I'll conclude this section with a stark example from my personal experience. After my protest resignation at the end of 1995, admittedly I was not on the "most favored" list of IRS. But when I went to the IRS National Office on Monday, April 15, 1996, to meet a friend who had invited me for lunch to celebrate my birthday, I did not expect to be threatened with arrest. But that is what happened.
While waiting for my friend to meet me at the entrance of the building, I was pulled aside by an IRS internal security agent who told me to leave immediately because I was officially "banned" from the building.
I thought this was odd as I was standing in the front entrance, a public space. When I asked for an explanation, I was told that I was "banned" because I "did not turn in my official identification badge when I resigned four months earlier."
This was untrue.
When the agent detaining me prepared to call for Federal Protective Service agents to carry out her threat to arrest me, I knew I had to make a quick decision: let them carry through with this absurd threat, or turn and leave. I left. To this day, I wish I had stayed and made them carry through with their threat. The IRS brought false charges against me, used government resources to pursue a false investigation of me, and continued to harass me even after I had resigned. With the IRS, as I am sure you will hear from others today, retaliation is prompt, swift and catastrophic.
My years with the IRS were spent exclusively in the National Office, the headquarters of the tax agency. Throughout my tenure at the IRS, I often heard stories that different types of codes were used to identify taxpayers and returns.
I have specific knowledge of one type of list maintained inside the IRS. It is a product of a secretive, cloistered unit of the IRS which existed from 1969 through 1973, known by the name "Special Services Staff," or SSS.
The SSS list had approximately 11,000 individuals and organizations designated as possible audit targets by the IRS. Who were these people and organizations? Some were names you will recognize: Shirley MacLaine, Joan Baez, John Lindsay, the Black Panthers, and the Student Nonviolent Coordinating Committee(SNCC).
But most of those who made it onto the list were not household names but were individuals the SSS determined were of questionable character as determined by the SSS.
Ten employees of the SSS dutifully clipped newspaper articles each day. The FBI willingly sent over its own files on political dissidents and protesters, and subscriptions were taken to radical publications which were perused for names and other leads. All in all, the SSS targeted individuals with no known tax problems for audit simply because of their political activities.
The commissioner who abolished the SSS, Donald Alexander, actually testified before Congress in 1975 that he believed the SSS records should be taken "out on the mall and burned."
Yet, despite the fact that the SSS files remain intact at the IRS (at least through my resignation at the end of 1995), the IRS steadfastly refuses to release the files to researchers or even to the National Archives for safekeeping. Why? Because they contain "taxpayer information." Who is protecting whom, one has to wonder? What has all this got to do with the present? Today I believe there exist thousands of names of American taxpayers whose Master Files are coded as TC-148, which brands them as "Illegal Tax Protesters." Whether this is a list, or compilation of files which bear that designation, is semantics. Just how many Americans bear this designation?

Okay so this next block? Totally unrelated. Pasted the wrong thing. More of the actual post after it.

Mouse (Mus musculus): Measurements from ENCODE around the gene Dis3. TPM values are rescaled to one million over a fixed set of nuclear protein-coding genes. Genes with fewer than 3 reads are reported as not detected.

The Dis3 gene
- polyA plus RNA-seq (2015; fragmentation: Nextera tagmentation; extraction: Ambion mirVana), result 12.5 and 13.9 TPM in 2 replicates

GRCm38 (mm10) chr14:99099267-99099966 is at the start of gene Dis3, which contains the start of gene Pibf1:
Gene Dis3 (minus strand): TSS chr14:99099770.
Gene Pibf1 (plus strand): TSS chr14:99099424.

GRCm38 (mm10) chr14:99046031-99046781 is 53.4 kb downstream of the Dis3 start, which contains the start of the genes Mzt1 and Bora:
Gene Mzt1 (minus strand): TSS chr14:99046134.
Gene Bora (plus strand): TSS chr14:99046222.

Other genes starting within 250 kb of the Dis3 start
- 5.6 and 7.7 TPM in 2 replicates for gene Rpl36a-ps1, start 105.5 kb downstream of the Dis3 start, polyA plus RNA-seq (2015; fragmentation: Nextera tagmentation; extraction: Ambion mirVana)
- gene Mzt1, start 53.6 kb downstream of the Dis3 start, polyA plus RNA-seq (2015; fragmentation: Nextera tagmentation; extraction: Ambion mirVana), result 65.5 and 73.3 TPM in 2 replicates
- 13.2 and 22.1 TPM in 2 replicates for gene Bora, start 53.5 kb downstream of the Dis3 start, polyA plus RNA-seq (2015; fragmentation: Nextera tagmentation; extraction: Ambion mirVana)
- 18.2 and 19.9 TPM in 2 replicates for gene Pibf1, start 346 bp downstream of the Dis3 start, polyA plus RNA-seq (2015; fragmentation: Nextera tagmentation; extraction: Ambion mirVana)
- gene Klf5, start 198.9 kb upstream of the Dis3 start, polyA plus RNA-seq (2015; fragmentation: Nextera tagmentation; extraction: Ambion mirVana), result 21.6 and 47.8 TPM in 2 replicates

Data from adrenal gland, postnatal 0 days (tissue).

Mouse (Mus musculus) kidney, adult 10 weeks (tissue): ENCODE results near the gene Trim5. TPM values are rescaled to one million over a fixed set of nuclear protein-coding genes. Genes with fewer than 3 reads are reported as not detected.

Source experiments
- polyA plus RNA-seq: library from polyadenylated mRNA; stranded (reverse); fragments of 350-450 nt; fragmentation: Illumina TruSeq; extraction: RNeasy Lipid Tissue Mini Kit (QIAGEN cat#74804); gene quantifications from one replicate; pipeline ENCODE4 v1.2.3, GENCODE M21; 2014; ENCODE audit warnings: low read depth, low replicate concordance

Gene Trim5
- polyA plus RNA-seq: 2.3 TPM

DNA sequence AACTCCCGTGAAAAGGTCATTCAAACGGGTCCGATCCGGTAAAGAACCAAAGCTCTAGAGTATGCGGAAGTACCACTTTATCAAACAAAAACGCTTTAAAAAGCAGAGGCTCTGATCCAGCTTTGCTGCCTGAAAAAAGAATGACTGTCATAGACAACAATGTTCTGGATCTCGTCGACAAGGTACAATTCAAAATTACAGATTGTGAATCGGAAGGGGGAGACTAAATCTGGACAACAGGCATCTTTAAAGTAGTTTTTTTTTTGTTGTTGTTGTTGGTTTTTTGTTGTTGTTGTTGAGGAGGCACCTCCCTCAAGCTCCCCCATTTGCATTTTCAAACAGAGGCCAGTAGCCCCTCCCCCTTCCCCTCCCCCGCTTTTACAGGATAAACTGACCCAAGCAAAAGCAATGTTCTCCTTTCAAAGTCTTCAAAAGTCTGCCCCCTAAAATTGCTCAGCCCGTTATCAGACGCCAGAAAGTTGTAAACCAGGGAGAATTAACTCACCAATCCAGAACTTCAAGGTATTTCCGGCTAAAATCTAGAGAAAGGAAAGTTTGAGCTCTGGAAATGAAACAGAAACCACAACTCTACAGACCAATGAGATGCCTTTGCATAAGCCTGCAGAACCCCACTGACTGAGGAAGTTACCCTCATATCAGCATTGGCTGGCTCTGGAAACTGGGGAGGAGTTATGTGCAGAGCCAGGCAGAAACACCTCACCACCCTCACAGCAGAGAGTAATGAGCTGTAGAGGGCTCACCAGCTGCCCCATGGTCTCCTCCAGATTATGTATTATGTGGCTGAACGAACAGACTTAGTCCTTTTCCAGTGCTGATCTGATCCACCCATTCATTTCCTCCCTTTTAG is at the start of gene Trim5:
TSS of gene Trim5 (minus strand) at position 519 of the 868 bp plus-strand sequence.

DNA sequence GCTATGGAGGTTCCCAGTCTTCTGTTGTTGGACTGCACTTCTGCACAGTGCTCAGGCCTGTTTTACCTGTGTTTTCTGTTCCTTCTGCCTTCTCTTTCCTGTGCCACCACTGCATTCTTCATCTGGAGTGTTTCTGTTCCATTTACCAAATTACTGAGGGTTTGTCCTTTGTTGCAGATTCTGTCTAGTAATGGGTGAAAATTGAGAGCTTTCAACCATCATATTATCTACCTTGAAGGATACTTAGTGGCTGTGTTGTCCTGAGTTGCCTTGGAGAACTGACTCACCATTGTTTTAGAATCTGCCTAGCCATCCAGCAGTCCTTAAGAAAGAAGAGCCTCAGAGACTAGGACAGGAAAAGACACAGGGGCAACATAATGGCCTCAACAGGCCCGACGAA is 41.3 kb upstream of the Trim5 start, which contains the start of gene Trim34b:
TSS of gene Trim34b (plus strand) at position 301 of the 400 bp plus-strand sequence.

At the very least, we need to know if we are on that list, We reserve that right. The IRS says we can't know and don't have a right to know while simultaneously claiming Congress wants it this way.
The only thing being protected in this scenario is the IRS. Just what is a tax protester? Your definition, like mine, is probably different from the IRS definition. I learned that while inside the IRS.
A tax protester, in my definition, is not someone who may oppose our system of taxation, but pays his taxes nonetheless. A tax protester is not someone who says that our tax system is broken and must be dismantled, but still files a Form 1040. A tax protester is not someone who merely criticizes the IRS. A tax protester is not someone who challenges an IRS assessment. But in the mind of the IRS, all of the above ideas fit the unofficial IRS profile of a tax protester. In the cloistered environment of the IRS, criticism of the IRS, or the income tax, equals tax protester. Anyone who has the misfortune of bearing that title is most likely going to witness first hand just what "taxpayer abuse" really means.
Don't get me wrong. I am not in any way condoning the actions of those who, by one manner or another, attempt to cheat or not live up to their financial responsibilities as a U.S. citizen. But I do recognize the use of the label of "Illegal Tax Protestor" as another powerful weapon of the most powerful agency in America. It is time for Congress to compel the IRS to be more forthcoming about its audit procedures, even though the IRS would like us to believe that our system of taxation will collapse if the American people know how their tax collector goes about his or her business.
The IRS gains too much benefit from the privacy laws to come clean on its own. The culture of the IRS, built over decades of learning to hide behind the privacy laws, will not change on its own. Without intervention from Congress, it will not happen. Last year, a top career IRS executive testified before Congress that, "There is the general view that the more mysterious tax enforcement is, the more likely taxpayers will voluntarily comply." Mystery breeds distrust and contempt. It also breeds fear, which compels many taxpayers to comply with the tax laws because they are afraid of the consequences, but it does not breed voluntary compliance or trust.
The arrogance of the IRS is outrageous and harmful. We lose more than we gain by allowing the IRS to operate in this manner. Congress must demand accountability from the IRS. Congress must shine the spotlight on the IRS and never switch the power off.